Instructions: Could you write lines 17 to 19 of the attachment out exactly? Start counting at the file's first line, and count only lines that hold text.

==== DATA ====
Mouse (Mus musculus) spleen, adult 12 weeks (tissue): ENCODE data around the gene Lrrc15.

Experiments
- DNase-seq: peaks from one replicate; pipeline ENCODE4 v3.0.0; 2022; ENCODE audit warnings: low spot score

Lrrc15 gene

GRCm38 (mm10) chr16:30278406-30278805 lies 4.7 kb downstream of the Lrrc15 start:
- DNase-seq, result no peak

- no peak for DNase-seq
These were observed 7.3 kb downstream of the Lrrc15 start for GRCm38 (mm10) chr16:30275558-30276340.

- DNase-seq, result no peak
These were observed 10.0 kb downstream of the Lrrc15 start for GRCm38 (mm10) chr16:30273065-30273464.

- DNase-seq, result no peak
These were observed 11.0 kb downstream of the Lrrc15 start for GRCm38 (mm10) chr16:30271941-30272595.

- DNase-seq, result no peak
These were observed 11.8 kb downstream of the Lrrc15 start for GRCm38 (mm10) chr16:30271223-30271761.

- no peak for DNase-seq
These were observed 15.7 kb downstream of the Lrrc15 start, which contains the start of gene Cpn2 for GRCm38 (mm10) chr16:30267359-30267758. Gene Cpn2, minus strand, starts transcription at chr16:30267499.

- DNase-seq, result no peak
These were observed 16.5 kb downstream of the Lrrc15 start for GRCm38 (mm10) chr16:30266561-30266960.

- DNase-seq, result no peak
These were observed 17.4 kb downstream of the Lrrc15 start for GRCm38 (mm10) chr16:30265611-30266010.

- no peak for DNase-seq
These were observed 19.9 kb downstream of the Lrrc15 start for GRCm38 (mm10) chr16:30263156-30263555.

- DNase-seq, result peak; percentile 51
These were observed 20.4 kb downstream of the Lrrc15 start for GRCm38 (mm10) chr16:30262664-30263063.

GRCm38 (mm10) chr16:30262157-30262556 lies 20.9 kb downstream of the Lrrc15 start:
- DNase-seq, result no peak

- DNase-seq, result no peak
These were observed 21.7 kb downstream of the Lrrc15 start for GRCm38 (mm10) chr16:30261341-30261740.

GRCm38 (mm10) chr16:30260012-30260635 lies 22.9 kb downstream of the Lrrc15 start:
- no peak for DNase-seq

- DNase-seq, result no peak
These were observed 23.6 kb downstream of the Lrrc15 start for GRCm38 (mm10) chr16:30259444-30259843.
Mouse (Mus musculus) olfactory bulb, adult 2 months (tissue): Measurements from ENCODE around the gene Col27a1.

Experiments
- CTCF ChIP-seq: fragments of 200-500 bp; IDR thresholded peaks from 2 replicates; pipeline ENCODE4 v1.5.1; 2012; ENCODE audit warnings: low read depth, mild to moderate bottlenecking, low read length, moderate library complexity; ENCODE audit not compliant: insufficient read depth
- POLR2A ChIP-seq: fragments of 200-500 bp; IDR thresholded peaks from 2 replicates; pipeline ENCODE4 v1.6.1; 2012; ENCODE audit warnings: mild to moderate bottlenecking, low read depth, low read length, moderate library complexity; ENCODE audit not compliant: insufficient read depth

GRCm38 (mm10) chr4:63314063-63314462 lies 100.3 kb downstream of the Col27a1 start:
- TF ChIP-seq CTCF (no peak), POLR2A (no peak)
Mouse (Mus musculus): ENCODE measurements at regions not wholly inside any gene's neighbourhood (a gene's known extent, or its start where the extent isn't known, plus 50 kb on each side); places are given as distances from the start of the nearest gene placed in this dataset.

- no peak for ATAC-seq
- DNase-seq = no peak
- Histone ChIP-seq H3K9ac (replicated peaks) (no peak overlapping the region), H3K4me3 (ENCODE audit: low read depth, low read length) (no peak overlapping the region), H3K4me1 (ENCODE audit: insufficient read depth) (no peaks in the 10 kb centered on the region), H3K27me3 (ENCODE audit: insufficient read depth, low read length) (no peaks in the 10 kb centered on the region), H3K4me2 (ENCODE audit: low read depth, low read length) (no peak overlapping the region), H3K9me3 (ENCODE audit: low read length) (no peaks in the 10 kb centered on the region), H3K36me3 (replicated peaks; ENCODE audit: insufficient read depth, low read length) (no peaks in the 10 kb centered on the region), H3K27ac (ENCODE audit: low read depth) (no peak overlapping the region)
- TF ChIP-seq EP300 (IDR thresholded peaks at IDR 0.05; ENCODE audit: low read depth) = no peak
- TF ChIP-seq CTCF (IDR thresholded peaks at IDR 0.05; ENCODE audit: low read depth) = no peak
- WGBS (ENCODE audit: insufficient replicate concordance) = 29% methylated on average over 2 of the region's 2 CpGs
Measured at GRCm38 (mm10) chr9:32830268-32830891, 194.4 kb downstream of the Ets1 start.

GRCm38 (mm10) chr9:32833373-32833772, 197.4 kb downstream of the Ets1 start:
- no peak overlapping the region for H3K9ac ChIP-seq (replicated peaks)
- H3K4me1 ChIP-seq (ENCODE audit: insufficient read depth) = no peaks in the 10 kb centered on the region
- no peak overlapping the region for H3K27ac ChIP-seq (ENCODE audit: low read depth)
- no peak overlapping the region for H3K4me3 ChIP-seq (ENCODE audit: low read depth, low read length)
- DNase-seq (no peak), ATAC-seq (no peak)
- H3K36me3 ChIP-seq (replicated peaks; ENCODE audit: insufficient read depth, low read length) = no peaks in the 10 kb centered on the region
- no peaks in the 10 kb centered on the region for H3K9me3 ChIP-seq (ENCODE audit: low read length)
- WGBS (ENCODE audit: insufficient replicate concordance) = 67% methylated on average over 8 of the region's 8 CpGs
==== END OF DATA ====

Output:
- DNase-seq, result no peak
These were observed 16.5 kb downstream of the Lrrc15 start for GRCm38 (mm10) chr16:30266561-30266960.

- DNase-seq, result no peak